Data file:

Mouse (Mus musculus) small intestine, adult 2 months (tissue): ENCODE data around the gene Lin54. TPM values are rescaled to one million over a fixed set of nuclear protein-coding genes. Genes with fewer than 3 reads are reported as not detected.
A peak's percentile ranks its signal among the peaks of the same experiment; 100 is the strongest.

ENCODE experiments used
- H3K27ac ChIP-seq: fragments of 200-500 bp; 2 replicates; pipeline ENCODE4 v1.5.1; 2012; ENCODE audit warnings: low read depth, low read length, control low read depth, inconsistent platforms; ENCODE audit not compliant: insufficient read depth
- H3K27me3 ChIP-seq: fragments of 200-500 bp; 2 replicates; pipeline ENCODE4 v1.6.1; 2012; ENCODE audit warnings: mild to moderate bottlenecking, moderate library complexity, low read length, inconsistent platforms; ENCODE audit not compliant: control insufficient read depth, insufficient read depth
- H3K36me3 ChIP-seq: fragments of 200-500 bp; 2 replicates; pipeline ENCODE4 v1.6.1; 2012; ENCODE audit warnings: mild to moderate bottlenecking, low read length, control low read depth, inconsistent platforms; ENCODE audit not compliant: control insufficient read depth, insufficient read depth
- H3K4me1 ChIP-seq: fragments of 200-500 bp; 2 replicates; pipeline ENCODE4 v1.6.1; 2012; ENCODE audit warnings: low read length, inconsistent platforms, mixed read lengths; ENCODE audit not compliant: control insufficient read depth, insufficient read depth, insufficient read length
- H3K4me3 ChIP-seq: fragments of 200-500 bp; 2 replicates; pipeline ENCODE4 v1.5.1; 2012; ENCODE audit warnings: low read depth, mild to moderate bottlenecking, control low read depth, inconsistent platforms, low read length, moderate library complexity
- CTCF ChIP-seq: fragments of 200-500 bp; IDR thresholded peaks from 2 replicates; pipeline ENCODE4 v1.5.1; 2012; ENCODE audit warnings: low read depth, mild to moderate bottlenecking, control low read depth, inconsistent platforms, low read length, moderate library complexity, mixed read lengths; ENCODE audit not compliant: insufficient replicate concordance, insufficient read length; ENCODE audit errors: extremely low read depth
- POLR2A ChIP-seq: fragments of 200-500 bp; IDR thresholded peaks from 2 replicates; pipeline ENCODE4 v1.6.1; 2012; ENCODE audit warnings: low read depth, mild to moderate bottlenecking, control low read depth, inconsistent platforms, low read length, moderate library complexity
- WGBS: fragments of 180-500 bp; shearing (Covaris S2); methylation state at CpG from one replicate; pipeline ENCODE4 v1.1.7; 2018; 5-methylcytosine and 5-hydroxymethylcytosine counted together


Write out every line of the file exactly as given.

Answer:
Mouse (Mus musculus) small intestine, adult 2 months (tissue): ENCODE data around the gene Lin54. TPM values are rescaled to one million over a fixed set of nuclear protein-coding genes. Genes with fewer than 3 reads are reported as not detected.
A peak's percentile ranks its signal among the peaks of the same experiment; 100 is the strongest.

ENCODE experiments used
- H3K27ac ChIP-seq: fragments of 200-500 bp; 2 replicates; pipeline ENCODE4 v1.5.1; 2012; ENCODE audit warnings: low read depth, low read length, control low read depth, inconsistent platforms; ENCODE audit not compliant: insufficient read depth
- H3K27me3 ChIP-seq: fragments of 200-500 bp; 2 replicates; pipeline ENCODE4 v1.6.1; 2012; ENCODE audit warnings: mild to moderate bottlenecking, moderate library complexity, low read length, inconsistent platforms; ENCODE audit not compliant: control insufficient read depth, insufficient read depth
- H3K36me3 ChIP-seq: fragments of 200-500 bp; 2 replicates; pipeline ENCODE4 v1.6.1; 2012; ENCODE audit warnings: mild to moderate bottlenecking, low read length, control low read depth, inconsistent platforms; ENCODE audit not compliant: control insufficient read depth, insufficient read depth
- H3K4me1 ChIP-seq: fragments of 200-500 bp; 2 replicates; pipeline ENCODE4 v1.6.1; 2012; ENCODE audit warnings: low read length, inconsistent platforms, mixed read lengths; ENCODE audit not compliant: control insufficient read depth, insufficient read depth, insufficient read length
- H3K4me3 ChIP-seq: fragments of 200-500 bp; 2 replicates; pipeline ENCODE4 v1.5.1; 2012; ENCODE audit warnings: low read depth, mild to moderate bottlenecking, control low read depth, inconsistent platforms, low read length, moderate library complexity
- CTCF ChIP-seq: fragments of 200-500 bp; IDR thresholded peaks from 2 replicates; pipeline ENCODE4 v1.5.1; 2012; ENCODE audit warnings: low read depth, mild to moderate bottlenecking, control low read depth, inconsistent platforms, low read length, moderate library complexity, mixed read lengths; ENCODE audit not compliant: insufficient replicate concordance, insufficient read length; ENCODE audit errors: extremely low read depth
- POLR2A ChIP-seq: fragments of 200-500 bp; IDR thresholded peaks from 2 replicates; pipeline ENCODE4 v1.6.1; 2012; ENCODE audit warnings: low read depth, mild to moderate bottlenecking, control low read depth, inconsistent platforms, low read length, moderate library complexity
- WGBS: fragments of 180-500 bp; shearing (Covaris S2); methylation state at CpG from one replicate; pipeline ENCODE4 v1.1.7; 2018; 5-methylcytosine and 5-hydroxymethylcytosine counted together